Exclusive Interview with Postmodern Jukebox’s Robyn Adele Anderson

The internet has changed the world: people can become global celebrities over night, Twitter can have you recognized as a specialist in your field, and you can now Skype with a friend volunteering in Mali. But there is probably no greater example to the effect the internet has had on an individual industry than that of the music industry. Case in point: Postmodern Jukebox, a band that takes modern pop songs and turns them into ragtime, old time jazz, and swing songs. The NYC-based band has no Facebook page and their “website” hasn’t been updated since January. But what they do have is YouTube.

On February 11, 2013, Postmodern Jukebox posted “Thrift Shop (Vintage “Grandpa Style” Macklemore Cover),” which was then picked up by Reddit. Within a short time the video reached 1 million views. Today, the video has 1,792,598 views. Other videos they’ve posted include a Ke$ha wild west cover (with 770,000 views!), a Justin Bieber cover, and a Swedish House Mafia cover.

In this short time since February, the group has compiled these covers into its first album, titled Introducing Postmodern Jukebox. The album was released on iTunes on April 23 and features seven songs. It immediately sailed to #1 on the iTunes Jazz Album charts and is now #25 on the Billboard Jazz Albums charts. All this success so fast! What could be their secret? To find out, Sensible Reason sat down with vocalist Robyn Adele Anderson for her first-ever interview to learn more about this latest up-and-coming band and internet sensation.

SR: How did Postmodern Jukebox start?

Robyn: [My boyfriend and keyboardist Scott Bradlee] uses a livestream website [which he created, called www.emotectrl.com,] where people can go on and request songs and he’ll play them instantly on piano. One day he suggested I come over and sing [for one of these live sessions] and someone requested “Thrift Shop.” [I had] never heard of it, so we listened to a few seconds of it and pulled up the lyrics and I sang it in a ragtime-style. Scott was like, “That was pretty good. We should make a video of that.” So I learned the song by listening to–not the original–but other covers that people have done and I made up my own melody to it to make it sound jazzy. Our friends [Adam Kubota] on bass and [Allan Mednard on] drums came over to the apartment and we just banged it out and in a matter of a day it had 300,000 views and went absolutely viral. So then we were like, “We have to do more of these!” and now we’re an established group. We’ll have friends come in on different instruments, like clarinet or trombone, for different videos and we’re trying to do more of that.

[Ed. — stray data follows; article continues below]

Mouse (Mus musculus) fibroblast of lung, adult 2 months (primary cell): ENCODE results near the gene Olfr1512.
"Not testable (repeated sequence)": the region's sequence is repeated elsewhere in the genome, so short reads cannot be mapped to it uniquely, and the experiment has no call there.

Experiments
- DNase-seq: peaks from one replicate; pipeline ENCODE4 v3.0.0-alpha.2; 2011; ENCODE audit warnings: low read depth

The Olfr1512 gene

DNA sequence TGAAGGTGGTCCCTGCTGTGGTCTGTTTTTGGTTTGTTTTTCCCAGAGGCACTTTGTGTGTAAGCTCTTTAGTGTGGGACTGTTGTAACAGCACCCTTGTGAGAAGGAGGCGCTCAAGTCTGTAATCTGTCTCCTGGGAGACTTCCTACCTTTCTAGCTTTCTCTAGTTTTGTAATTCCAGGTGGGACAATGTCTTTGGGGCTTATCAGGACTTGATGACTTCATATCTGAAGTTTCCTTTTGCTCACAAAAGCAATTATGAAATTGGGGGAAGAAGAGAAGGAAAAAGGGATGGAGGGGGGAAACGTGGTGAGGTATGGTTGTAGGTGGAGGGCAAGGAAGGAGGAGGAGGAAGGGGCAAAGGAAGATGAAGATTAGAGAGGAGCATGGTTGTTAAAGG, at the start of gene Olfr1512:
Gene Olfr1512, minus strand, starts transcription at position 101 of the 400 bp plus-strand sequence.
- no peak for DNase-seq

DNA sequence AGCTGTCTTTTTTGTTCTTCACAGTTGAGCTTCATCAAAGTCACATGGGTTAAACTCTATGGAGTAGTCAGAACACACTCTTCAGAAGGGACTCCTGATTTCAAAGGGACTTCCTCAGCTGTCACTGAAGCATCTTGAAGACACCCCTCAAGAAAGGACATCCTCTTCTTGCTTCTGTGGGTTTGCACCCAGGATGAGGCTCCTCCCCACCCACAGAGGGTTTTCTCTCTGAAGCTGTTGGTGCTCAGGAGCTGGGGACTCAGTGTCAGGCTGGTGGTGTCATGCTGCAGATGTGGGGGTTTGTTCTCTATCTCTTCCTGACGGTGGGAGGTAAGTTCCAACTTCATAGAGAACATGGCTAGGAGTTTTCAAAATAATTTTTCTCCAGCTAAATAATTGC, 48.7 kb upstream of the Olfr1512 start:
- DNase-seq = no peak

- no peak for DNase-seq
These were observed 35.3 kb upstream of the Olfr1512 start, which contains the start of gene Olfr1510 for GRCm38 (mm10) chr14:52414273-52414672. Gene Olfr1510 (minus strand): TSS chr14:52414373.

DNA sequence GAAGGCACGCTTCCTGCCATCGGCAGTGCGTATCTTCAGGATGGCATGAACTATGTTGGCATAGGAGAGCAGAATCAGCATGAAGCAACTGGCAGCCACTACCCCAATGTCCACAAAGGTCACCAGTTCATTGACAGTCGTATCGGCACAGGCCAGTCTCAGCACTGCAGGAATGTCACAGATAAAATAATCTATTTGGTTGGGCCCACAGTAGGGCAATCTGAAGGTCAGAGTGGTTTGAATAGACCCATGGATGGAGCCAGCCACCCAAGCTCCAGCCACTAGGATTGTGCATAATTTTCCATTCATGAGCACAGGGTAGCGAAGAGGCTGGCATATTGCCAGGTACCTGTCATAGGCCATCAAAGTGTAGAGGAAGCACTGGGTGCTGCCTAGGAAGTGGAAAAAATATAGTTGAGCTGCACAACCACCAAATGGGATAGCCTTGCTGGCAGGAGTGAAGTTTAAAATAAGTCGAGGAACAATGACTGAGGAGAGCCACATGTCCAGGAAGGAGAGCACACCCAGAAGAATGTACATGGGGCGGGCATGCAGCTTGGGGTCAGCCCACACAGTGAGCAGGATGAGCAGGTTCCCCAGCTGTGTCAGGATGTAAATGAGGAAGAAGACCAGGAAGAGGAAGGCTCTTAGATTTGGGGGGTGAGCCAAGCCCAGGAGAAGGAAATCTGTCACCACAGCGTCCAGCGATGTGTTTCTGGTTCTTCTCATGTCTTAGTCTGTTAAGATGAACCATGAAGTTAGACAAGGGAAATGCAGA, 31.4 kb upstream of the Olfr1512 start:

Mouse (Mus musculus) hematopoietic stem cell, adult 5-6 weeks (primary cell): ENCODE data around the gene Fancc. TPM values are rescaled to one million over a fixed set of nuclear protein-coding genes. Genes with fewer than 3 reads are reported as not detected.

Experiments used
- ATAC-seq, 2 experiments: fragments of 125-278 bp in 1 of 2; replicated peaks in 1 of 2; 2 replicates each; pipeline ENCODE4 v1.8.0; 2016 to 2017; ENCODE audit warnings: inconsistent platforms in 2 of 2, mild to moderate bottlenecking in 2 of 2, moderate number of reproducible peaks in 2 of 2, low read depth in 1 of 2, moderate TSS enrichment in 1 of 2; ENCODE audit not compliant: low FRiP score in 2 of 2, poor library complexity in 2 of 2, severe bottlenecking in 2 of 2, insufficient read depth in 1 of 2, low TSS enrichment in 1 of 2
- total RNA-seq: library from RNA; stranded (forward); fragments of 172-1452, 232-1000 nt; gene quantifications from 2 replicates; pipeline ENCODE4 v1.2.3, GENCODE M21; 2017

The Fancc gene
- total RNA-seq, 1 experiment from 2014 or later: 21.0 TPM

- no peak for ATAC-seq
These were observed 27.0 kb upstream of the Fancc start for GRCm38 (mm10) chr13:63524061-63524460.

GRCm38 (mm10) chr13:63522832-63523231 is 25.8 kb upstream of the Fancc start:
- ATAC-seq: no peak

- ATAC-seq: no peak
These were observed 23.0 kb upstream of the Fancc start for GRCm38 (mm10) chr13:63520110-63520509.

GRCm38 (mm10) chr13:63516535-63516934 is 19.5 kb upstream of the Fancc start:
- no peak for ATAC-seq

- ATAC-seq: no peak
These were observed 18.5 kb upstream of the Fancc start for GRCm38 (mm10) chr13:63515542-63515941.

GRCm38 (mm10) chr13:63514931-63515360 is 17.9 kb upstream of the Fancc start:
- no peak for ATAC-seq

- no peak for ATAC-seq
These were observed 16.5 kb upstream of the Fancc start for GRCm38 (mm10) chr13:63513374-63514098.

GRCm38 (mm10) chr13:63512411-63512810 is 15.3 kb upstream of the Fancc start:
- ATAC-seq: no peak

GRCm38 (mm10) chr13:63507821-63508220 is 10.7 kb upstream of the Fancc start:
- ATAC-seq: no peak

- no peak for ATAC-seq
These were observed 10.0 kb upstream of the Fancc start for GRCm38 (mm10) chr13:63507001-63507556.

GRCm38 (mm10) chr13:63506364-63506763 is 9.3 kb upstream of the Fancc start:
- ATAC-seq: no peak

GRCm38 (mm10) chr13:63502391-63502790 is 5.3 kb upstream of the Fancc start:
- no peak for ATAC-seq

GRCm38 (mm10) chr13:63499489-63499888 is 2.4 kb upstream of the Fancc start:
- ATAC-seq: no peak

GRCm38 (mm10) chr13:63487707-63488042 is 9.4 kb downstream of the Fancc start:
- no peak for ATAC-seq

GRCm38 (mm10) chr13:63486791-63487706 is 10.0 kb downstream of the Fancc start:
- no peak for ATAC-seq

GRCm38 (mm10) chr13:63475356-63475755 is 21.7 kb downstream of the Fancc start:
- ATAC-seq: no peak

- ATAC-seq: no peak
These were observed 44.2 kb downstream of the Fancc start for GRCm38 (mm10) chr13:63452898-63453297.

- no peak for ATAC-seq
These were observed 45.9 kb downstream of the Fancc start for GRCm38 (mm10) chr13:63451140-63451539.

SR: How did you get involved in performing and playing with Scott?

Robyn: I met him in February 2012 and we would do karaoke together. He asked me to sing a gig with him for the first time for a friend’s birthday party in October. So I learned jazz for the first time, since I’ve been obsessed with pop music and show tunes all my life… [Scott said] that it sounded really good and that I should consider singing jazz, so I started learning old jazz tunes… But I still loved pop and I wanted to combine these different genres of music. Fortunately, we found a way.

SR: What do you think caused your song to go viral?

Robyn: Tons of people ask us, “How did you get that video to go viral?” But we didn’t [do anything], the internet did everything for us. We didn’t ask anyone to watch it or post it. Just Reddit. Reddit is what we need to make something go viral. If it makes the front page of Reddit, it goes viral; if it doesn’t, it won’t. And it has to be within 24 postmoder jukebox 2hours of posting the video… Someone else actually posted our video before us and it kept getting up-voted…

[“Thrift Shop”] was a really new, popular song at the time and it was a silly song. And we took something that was rap and made it into the opposite genre. So those factors made that song super popular. But we’re still trying to figure it out. The first two songs went viral, but the last two did not and we’re trying to understand why…

The Swedish House Mafia song was my favorite [we’ve done so far]. I sounded the best, it was perfect. But the song was too old. We had to wait until we released our album before we could release the video. By then the song wasn’t as popular anymore, so it didn’t get shared as much. Same with the Justin Bieber song. We’re hoping with the next one though it will be popular because it is so new and people are still going to be searching for it on YouTube.

One of the keys to their videos is the simplistic setting: a simple white background, three instrumentalists, a singer, and the microphone. No crazy visuals, no insane storyline, no fancy editing, just a band performing a cover. There is a frankness to their videos that draws you in and brings your attention to the quality of the sound: the musicians and singer have nothing to hide because their talent is real and the concept is fun. In fact, Robyn explains how they made the videos: